I hope that I have clarified why we would ask the hon. Gentleman to withdraw the amendment. We understand the points that he has made, but we do not think that it would be effective in reaching the end that we share.
Mr. Russell: The Committee has been told that the point raised in amendment No. 38 can be covered when the Bill is enacted, in the light of experience, and I am content with that. However, I urge the Minister to give serious thought to amendments Nos. 36 and 37. The numbers involved are not significant when compared with the numbers that were brought into off-licence legislation when a loophole needed to be closed. This Bill has a built-in loophole, as the debate on the amendment has illustrated. The hon. Member for Lichfield referred to another aspect of the loophole. The matter should be consideredalthough not today.
Mr. Clarke: Before the hon. Gentleman concludes, I give him the commitment that we will consider carefully the loophole that he mentions in relation to similar case of off-licence legislation.
Mr. Russell: I am most grateful for that further reassurance. I beg to ask leave to withdraw the amendment.
Amendment, by leave, withdrawn.
Question proposed, That the clause stand part of the Bill.
The Chairman: With this it is convenient to take new clause 8False application
Mr. Bercow rose
The Chairman: Mr. Bercow, you must rise more quickly.
Mr. Bercow: I am sorry, Mr. O'Brien. I thought that you would invite the Minister to speak. I apologise for being slow to get to my feet.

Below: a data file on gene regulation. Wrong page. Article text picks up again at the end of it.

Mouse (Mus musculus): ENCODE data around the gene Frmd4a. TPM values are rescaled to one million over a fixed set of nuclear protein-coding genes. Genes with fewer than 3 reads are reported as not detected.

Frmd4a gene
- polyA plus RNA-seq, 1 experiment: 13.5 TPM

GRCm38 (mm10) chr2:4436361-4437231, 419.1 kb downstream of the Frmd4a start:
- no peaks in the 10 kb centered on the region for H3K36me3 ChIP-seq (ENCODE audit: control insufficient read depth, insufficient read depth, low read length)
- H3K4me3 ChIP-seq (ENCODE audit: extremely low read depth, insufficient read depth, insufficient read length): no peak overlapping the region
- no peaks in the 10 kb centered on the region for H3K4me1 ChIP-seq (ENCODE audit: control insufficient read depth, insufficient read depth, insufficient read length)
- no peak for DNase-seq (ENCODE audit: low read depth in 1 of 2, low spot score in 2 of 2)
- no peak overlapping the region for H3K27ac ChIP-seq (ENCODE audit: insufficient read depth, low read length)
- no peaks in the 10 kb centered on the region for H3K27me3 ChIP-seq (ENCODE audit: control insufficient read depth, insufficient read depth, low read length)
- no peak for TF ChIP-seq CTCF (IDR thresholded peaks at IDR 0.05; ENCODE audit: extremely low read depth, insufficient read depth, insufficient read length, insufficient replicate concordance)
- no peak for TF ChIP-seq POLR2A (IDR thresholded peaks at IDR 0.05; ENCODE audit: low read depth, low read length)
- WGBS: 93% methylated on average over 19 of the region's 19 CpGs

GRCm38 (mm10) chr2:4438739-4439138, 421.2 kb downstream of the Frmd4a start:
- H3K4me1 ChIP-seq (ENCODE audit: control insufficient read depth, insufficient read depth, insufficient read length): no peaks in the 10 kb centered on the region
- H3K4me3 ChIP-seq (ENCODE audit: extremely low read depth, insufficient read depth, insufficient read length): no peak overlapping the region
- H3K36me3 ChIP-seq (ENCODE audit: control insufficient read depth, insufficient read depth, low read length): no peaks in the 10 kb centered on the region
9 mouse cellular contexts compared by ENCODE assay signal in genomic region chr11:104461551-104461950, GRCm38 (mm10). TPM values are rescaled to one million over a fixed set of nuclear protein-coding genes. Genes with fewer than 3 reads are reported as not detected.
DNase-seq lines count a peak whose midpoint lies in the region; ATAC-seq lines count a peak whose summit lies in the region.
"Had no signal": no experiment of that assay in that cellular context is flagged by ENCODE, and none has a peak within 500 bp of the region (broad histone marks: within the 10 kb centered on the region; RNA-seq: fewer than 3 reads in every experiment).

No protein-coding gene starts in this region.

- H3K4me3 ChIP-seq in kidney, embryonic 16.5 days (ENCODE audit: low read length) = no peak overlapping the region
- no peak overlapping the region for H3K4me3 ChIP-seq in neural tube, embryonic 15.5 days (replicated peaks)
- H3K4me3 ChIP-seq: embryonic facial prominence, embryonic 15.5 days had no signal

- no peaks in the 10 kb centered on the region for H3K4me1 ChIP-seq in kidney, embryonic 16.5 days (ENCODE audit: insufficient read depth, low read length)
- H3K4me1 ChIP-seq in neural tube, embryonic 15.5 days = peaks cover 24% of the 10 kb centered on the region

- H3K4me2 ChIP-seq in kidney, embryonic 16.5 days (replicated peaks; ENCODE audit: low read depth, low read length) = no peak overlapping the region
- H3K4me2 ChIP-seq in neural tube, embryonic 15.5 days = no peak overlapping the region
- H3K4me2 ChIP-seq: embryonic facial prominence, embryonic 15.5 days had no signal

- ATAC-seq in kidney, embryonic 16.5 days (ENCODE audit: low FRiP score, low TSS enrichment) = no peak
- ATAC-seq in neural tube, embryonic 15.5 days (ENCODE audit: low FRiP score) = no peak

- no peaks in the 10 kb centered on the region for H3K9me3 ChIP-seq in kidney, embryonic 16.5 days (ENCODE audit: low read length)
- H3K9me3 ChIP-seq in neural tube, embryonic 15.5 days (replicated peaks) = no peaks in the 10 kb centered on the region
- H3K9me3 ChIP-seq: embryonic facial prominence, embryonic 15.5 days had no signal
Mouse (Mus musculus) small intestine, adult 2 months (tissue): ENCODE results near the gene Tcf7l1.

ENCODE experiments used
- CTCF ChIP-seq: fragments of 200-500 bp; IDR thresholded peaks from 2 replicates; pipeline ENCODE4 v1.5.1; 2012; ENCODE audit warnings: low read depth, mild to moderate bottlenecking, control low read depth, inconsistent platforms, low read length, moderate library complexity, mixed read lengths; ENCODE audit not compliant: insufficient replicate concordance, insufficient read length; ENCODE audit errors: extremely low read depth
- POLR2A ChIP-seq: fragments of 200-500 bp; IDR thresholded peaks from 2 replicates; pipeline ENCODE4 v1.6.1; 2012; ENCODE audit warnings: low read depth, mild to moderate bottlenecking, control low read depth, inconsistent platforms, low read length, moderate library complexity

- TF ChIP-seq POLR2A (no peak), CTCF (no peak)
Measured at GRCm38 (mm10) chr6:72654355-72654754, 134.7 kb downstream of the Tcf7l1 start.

I would like to focus my remarks, briefly, less on the issue of whether the clause should stand part than on new clause 8. Members of the Committee will recall that, in relation to the provisions for registration of registration plate suppliers, I argued that there should be an offence, punishable by a fine not exceeding level 5 on the standard scale, of making a false application to register. I received an encouraging response at the time from the Under-Secretary. Without wishing to compromise private exchanges, I must say that I have been given reasonable grounds for optimism in relation to the purpose and broad content of the new clause to which I am speaking.
The same principle applies as before: the line of redress for the provision of inaccurate information must be clear. The seriousness that the Committee attaches to the registration process and the importance of its fairness and accuracy would be underlined if we made it an offence for anyone knowingly to make
Mr. Fabricant: I rise to speak briefly in support of the new clause. It seems an extraordinary omission that an application can be made by someone who will not be prosecuted and fined if they deliberately provide false information. I may not have read the Bill thoroughly enough; there may be provisions elsewhere, under which that person can be fined. After all, the Bill, which has the support of Members on both sides, has been introduced because of the continual treatment by salvage operators that is contrary to the law. Those unlawful operators are the ones that we want to control.